by Steve Haner
Two national activist groups on energy and environmental issues, both with connections to Virginia, have taken the first legal steps to challenge the recent federal approvals for Virginia’s planned offshore wind complex. Most of what follows is directly from their announcement dated November 14.
The Heartland Institute and the Committee for a Constructive Tomorrow (CFACT) are filing with the Bureau of Ocean Energy Management (BOEM) and the National Marine Fisheries Service (NMFS) a 60 Day Notice of Intent to Sue letter for a violation of the Endangered Species Act. The violation is contained in a defective “biological opinion,” which authorizes the construction of Dominion Energy Virginia’s Virginia Offshore Wind Project (VOW).
There have been two other important developments related to the wind project.
- Dominion has applied to the State Corporation Commission to increase the amounts its ratepayers will be contributing to the construction costs. For residential customers that is currently $4.74 for every 1,000 kilowatt hours of usage and Dominion want to increase it to $8.63 as of next summer. It is still not in compliance with the state law that gave an exemption from that charge to low income customers, claiming it lacks a list of such customers.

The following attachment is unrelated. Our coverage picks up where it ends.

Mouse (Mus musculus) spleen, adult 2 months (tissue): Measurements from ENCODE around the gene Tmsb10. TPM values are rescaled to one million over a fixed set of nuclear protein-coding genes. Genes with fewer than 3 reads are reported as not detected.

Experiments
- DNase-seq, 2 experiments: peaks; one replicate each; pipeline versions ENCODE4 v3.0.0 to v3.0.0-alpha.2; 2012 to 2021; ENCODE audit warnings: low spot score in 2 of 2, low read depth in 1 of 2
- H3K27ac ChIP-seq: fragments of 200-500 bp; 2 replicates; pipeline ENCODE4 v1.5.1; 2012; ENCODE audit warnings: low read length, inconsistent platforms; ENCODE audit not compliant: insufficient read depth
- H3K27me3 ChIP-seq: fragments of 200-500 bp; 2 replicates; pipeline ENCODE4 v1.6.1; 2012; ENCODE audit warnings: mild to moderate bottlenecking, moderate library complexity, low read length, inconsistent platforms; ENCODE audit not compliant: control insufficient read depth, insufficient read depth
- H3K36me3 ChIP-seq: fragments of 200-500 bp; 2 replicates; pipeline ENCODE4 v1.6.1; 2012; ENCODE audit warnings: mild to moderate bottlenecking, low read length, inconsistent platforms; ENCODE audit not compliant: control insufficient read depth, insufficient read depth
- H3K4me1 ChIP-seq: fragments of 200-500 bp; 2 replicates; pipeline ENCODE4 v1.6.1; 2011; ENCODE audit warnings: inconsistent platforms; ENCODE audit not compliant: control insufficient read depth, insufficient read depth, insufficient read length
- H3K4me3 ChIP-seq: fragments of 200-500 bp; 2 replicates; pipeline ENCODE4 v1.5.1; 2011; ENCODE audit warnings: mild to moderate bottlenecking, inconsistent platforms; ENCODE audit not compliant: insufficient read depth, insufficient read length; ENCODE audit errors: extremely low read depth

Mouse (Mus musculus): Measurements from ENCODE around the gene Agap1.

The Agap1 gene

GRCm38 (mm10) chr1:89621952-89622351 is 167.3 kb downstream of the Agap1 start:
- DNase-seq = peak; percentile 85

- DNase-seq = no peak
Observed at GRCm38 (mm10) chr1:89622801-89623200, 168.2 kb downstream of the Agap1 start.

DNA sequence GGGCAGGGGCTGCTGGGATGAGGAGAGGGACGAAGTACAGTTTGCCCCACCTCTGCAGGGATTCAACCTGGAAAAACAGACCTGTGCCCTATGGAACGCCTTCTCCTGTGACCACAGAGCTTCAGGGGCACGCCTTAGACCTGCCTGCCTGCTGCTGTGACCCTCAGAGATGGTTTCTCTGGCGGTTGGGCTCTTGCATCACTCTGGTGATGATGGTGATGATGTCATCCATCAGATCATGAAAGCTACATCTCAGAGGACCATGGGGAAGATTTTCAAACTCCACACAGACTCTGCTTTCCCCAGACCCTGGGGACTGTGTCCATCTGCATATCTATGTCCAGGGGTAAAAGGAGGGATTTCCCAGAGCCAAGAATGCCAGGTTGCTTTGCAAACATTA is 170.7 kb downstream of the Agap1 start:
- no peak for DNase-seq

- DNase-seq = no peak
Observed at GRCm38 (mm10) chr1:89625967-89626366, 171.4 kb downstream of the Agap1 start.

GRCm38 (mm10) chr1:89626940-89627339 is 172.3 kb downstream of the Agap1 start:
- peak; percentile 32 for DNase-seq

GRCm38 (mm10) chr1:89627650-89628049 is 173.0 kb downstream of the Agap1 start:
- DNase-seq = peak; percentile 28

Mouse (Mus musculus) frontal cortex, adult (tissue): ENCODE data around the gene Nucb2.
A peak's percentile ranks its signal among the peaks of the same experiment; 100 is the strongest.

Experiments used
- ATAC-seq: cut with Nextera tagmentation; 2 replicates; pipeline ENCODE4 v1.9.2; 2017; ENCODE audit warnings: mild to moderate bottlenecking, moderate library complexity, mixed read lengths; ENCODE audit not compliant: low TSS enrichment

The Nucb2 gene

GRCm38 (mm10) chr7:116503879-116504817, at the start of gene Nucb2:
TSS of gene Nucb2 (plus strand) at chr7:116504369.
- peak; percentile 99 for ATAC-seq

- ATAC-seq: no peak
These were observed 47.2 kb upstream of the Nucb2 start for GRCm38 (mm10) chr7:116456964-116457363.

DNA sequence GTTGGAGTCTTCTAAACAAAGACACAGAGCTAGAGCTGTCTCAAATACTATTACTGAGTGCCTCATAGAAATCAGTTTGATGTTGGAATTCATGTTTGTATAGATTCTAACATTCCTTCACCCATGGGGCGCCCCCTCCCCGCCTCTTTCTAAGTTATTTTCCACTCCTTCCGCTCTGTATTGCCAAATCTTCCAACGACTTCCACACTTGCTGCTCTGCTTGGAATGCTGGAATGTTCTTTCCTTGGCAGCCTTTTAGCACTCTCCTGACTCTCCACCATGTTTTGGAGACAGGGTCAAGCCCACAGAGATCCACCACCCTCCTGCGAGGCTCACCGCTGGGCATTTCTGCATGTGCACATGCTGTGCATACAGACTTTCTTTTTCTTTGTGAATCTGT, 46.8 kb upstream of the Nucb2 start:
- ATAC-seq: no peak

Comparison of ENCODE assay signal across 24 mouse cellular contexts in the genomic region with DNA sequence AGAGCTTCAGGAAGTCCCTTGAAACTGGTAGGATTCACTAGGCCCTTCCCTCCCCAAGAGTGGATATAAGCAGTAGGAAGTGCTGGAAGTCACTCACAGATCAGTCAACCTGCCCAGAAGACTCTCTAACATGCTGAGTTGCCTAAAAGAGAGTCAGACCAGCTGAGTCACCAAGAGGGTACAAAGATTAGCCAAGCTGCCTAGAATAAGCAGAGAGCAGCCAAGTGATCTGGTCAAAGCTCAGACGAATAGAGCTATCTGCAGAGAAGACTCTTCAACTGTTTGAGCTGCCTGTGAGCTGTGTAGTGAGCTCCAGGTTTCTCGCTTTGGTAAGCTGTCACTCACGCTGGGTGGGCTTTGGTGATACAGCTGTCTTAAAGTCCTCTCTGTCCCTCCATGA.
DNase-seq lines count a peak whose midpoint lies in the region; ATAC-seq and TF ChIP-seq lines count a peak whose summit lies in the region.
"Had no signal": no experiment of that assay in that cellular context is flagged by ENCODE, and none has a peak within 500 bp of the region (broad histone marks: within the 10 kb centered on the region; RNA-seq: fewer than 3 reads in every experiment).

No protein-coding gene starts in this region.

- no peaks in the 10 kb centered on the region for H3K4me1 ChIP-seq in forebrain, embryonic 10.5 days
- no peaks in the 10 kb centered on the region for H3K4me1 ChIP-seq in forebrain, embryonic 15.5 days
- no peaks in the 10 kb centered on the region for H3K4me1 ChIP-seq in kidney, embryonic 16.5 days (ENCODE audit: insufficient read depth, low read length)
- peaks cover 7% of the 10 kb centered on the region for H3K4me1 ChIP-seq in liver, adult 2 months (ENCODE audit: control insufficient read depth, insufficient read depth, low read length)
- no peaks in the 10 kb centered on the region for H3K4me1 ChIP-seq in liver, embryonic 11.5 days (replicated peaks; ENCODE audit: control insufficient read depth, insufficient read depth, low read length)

- Dominion’s principal turbine supplier, Europe’s Siemens Gamesa, has abandoned its plans to site a factory supporting the United States wind expansion in Portsmouth. That is a huge blow to Virginia’s dream of being an industry hub. (News was withheld by the state until after the election.) Both the company and many American projects are under huge financial pressure, as the press release on the possible lawsuit notes below. Today we learn German taxpayers may bail out Virginia’s ratepayers.
From Virginia to Germany, Danke Schoen.